On 22 February, 1,500 students and faculty demonstrated against the war at Cairo University. They called on the Egyptian government to refuse access to the Suez Canal to U.S. warships and to expel the American, British and Israeli ambassadors from Egypt. Organizers noted the presence of a large number of teaching staff from the American University in Cairo, as well as other foreign nationals. Joining the others at Cairo University was a contingent of 200 secondary school students who had been demonstrating for the third day, evading the police who were chasing them. "We are ready to be martyrs for Iraq and Palestine," one teenager said. Several thousand students burned U.S. and Israeli flags and an effigy of George Bush on the same day in a protest at Helwan University. Nearly 3,000 students demonstrated at Al Azhar University on 18 February, along with 2,000 others at the Suez Canal University in the north-eastern city of Ismailiya. The next day these were followed by protests of 5,000 at Alexandria University calling on the Iraqis to resist and 2,500 at Ain Shams University in Cairo, according to the Cairo Times .
On 20 December, 400 protesters targeted the Qatari embassy for its decision to let the U.S. use its bases to attack Iraq, chanting "Qatar, what's your price?" A demonstration of women took place outside the U.S. embassy in Cairo on 17 January, followed by another on 20 January in which several hundred people, flanked by a mass of riot police, chanted anti-U.S. and anti-Israel slogans.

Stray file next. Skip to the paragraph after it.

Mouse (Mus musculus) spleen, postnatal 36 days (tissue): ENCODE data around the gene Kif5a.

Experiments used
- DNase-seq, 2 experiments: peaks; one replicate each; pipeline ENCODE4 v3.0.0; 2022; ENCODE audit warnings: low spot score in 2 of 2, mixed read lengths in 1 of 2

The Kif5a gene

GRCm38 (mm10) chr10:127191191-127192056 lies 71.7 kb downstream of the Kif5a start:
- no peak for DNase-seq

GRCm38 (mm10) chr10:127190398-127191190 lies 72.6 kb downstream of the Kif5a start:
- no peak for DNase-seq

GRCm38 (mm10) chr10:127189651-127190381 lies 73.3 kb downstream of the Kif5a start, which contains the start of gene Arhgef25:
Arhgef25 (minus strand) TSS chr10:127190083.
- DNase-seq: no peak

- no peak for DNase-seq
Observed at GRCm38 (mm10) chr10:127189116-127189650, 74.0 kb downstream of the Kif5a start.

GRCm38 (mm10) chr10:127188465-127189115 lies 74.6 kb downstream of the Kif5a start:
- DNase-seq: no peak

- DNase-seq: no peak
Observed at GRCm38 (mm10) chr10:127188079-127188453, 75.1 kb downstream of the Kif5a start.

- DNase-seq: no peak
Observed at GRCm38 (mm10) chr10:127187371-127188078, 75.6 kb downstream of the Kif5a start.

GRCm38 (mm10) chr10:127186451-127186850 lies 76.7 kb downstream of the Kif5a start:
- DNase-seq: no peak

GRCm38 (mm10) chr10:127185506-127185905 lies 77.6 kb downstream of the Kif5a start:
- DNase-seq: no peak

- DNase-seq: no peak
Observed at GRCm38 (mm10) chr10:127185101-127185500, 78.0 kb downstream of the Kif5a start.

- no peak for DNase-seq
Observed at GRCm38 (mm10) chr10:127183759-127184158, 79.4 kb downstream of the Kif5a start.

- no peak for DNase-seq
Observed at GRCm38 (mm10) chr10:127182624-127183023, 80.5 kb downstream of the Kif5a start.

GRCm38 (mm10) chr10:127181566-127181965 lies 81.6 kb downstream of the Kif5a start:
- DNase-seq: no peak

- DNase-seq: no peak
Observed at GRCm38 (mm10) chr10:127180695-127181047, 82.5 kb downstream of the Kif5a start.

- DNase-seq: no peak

"Numbers are not the measure, they're the tip of the iceberg," an Arab political science professor stated. "We are the majority unable to express itself, but you pay a price when you come out." He was referring to numerous arrests of leaders and potential demonstration organizers over the past several months, as well as threats against activists' family members. Reports of beatings and torture in custody have prompted human rights organizations to launch an international appeal on behalf of 15 activists arrested after a demonstration in front of the Egyptian parliament 18 January. Four of them have been released, but together with arrests since then, 14 remain in detention, according to allAfrica.com.
A journalist who recently authored a book entitled Iraq: A new war for hegemony and oil was arrested by the Egyptian State Security Intelligence (SSI) one week after he participated in an anti- war protest at the Cairo International Book Fair 31 January. Beaten and held in solitary confinement, he was released 10 days later only after a campaign mounted by local and international journalists. The director of Egyptian filmmaker Youssef Chahine's production company suffered a similar SSI arrest. Under emergency law, people can be detained for one month without charges.
Frustration is building on many fronts here. Anger at the American bullying of Iraq is compounded by an intense hatred of Israel, along with increasing rage at the lack of democratic freedoms in Egypt itself. Destruction and bloodshed in Iraq will set off large and violent protests, Egyptian intellectuals predict. The world has witnessed persistent and at times massive eruptions of anti-war protests in other Arab countries like Syria, Lebanon, Yemen, Bahrain, Morocco and Palestine. While along with their counterparts at the Arab League summit on March 1 the Egyptian rulers agreed to "categorically reject war," they have a problem. They are caught between their dependence on the U.S. and their fear of a major upsurge at home should the U.S. attack Iraq.